Coronary artery bypass surgery
Did Your Doctor Recommended Coronary artery Bypass Surgery ?
If your doctor has recommended that you should have coronary artery bypass surgery, have you wondere what does that actually means?
About Heart Circulation
Your heart is located in the centre of your chest and protected by your breastbone and rib cage. It’s hearts job is to keep blood continually circulating throughout your body. Blood vessels that supply the body with oxygen-rich blood are called arteries. The vessels that return the de-oxygenated blood to the heart are called veins.
The heart is a muscular organ, and like any other muscle in the body the heart depends on a steady supply of oxygen rich blood for proper functioning. The arteries that carry this blood supply to the heart muscle are called coronary arteries, and they usually lie on the surface of the heart.
Sometimes these blood vessels can narrow or become blocked by deposits of fat, cholesterol and other substances collectively known as plaque. Over time plaque deposits can narrow the vessels so much that normal blood flow is obstructed.This can cause the heart muscle that lies beyond the location of the artery obstruction to start to die. This fallout precipitates in heart attacks.
How does Coronary artery bypass surgery work?
Coronary bypass surgery attempts to correct this serious problem in order to restore normal blood flow.Before the operation you will undergo a detailed counselling by the surgeon, explaining what the procedure will entail and what the risks are. Admission to the hospital is typically a day before the procedure, with multiple tests and possible medications administered. On the day, you will be asked to put on a surgical gown, you may receive a sedative by mouth and an intravenous line may be put in. You will then be transferred to the operating table for general anaesthesia and prepared for the actual operation. The operating team will include a team of surgeons, anaesthesiologists, assistants, nurses and technicians.
Conventional heart bypass surgery would be done through a sternotomy incision, whereby the breastbone and underlying tissue layers are cut open to expose the heart itself. This incision is typically 8 inches long. The surgeon removes a portion of the blood vessel from the patient's leg or chest (most likely the left internal mammary artery and the saphenous vein). This vessel is then used to bypass the specific location(s) of the blockage in the coronary arteries, thus creating a new pathway for the blood to flow.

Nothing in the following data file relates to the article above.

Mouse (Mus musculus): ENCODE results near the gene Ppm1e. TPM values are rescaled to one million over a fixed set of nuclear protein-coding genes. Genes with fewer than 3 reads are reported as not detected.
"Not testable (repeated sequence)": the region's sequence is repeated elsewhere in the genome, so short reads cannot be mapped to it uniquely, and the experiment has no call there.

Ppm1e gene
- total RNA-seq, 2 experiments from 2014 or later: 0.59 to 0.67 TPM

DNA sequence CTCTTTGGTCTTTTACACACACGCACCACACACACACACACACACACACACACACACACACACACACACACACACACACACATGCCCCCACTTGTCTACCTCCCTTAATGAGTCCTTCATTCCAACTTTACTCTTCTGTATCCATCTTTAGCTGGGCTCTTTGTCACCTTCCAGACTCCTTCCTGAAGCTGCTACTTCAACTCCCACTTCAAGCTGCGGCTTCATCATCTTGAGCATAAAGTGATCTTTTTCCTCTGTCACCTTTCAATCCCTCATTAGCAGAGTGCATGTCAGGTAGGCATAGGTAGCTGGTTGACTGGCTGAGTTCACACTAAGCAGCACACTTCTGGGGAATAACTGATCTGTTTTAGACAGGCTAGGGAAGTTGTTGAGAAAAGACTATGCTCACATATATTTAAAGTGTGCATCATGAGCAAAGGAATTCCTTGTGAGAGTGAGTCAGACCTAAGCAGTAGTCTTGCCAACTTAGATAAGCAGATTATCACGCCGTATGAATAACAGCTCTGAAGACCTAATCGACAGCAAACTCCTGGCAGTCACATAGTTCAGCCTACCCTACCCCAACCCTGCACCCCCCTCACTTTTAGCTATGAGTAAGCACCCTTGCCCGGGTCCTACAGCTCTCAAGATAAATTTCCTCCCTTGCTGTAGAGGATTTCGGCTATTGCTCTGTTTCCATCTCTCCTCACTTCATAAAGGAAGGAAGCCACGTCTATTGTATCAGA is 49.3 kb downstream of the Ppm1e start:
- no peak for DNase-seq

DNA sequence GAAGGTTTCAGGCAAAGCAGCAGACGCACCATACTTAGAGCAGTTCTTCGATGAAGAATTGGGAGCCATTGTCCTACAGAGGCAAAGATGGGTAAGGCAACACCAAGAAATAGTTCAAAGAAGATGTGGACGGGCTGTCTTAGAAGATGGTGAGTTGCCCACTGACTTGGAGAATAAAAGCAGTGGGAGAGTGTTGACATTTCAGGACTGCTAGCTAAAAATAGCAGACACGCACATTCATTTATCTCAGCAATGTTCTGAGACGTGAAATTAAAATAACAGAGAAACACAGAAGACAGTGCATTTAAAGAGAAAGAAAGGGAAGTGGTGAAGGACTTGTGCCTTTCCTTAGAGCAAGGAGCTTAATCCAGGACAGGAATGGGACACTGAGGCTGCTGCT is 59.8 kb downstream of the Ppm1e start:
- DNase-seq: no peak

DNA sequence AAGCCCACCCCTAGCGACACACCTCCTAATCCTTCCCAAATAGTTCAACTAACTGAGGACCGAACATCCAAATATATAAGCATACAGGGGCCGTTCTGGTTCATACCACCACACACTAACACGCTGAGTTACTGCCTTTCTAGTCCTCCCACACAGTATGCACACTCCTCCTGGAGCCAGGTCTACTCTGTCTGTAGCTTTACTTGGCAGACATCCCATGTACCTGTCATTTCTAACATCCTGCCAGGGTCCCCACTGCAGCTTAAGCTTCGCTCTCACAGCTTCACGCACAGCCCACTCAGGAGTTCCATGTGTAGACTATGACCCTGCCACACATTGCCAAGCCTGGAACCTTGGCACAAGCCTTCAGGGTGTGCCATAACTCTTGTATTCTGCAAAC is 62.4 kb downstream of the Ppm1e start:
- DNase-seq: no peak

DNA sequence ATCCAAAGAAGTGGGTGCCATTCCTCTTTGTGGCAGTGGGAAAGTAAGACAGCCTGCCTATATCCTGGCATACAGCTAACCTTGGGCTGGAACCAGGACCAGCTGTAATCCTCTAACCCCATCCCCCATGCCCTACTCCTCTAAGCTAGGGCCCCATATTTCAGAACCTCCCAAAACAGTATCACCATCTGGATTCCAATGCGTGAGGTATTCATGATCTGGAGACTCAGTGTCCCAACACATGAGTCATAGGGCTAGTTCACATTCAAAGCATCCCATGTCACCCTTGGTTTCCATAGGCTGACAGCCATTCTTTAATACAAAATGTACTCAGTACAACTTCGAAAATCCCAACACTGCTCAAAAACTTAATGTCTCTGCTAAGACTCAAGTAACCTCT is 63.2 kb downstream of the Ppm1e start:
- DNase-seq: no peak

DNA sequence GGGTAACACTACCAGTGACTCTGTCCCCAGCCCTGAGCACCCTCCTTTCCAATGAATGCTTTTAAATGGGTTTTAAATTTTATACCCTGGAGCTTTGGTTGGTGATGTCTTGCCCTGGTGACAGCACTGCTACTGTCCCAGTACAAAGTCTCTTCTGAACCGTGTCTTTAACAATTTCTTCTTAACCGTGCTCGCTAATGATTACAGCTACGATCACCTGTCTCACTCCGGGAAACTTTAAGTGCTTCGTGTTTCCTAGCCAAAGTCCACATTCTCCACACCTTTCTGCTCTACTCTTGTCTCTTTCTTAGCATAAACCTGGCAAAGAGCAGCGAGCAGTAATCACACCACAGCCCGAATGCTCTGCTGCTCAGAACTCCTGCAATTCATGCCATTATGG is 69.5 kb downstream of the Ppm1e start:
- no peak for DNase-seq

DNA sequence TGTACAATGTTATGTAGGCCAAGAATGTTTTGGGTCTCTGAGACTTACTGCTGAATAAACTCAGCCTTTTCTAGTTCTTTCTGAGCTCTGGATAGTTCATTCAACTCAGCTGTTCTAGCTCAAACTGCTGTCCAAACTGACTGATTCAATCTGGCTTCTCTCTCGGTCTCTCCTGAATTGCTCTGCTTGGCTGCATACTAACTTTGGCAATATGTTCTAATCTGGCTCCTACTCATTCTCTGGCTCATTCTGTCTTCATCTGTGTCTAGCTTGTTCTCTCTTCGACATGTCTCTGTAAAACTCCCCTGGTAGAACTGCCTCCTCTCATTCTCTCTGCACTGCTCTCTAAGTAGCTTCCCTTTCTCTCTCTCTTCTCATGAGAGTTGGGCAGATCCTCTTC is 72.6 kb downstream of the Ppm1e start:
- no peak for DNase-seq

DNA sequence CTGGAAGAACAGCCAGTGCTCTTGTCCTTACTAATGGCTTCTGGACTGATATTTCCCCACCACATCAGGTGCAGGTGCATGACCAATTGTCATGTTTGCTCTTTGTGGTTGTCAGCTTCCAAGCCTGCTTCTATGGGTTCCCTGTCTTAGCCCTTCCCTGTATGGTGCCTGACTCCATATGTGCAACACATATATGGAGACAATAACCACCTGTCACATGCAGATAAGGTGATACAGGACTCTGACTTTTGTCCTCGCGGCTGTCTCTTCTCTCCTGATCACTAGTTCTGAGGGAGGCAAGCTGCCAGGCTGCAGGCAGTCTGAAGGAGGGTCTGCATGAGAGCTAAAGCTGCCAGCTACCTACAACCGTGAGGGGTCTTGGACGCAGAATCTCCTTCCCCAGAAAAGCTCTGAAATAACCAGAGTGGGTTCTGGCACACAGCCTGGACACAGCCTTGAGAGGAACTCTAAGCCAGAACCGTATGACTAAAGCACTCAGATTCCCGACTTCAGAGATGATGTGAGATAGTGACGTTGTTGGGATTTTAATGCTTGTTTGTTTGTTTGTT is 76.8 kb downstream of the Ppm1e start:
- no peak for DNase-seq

These transplanted vessels are called grafts and depending on your condition your surgeon may need to use more than one coronary artery bypass graft.
Of course operating on the heart is a complex and delicate process and your doctor sometimes the surgeon may need to temporarily stop your heart before installing the graft.
At other times, the surgeon may operate on a beating heart also, only holding the specific small portion of the heart surface static while operating. If however this is not possible due to various clinical reasons, A special machine called a heart-lung machine will take over the job of circulating and oxygenating your blood, allowing for the heart to be stopped. By using this machine your doctor is able to repair the heart vessels safely without stopping with the blood flow to the rest of the body. When a patient is put on a heart-lung bypass machine, they're usually given heparin (that acts as a blood thinner) so that the blood doesn't clot in the tubing of the machine.
Following surgery, your heart will be restarted and you will be disconnected from the heart-lung machine.
Detailed procedure of bypass surgery
- In the operating room a nurse will begin the preparation by shaving the chest area and the part of the body from which the graft vessel or vessels will be removed.
- The anaesthesiologist will begin to administer general anaesthesia by injection and inhalation mask. The surgeon will then apply an antiseptic solution to the skin and place a sterile drape around the operative site.
- One or more sections of blood vessel will be taken from the leg, thigh or chest wall and the incision at those points will be sutured and bandaged.
- Your doctor will make a vertical incision in the centre of the chest skin and other underlying tissue will be pulled back in order to expose the breast bone.
- Your doctor will carefully divide the breast phone and a special instrument called a retractor will be used to hold the chest open.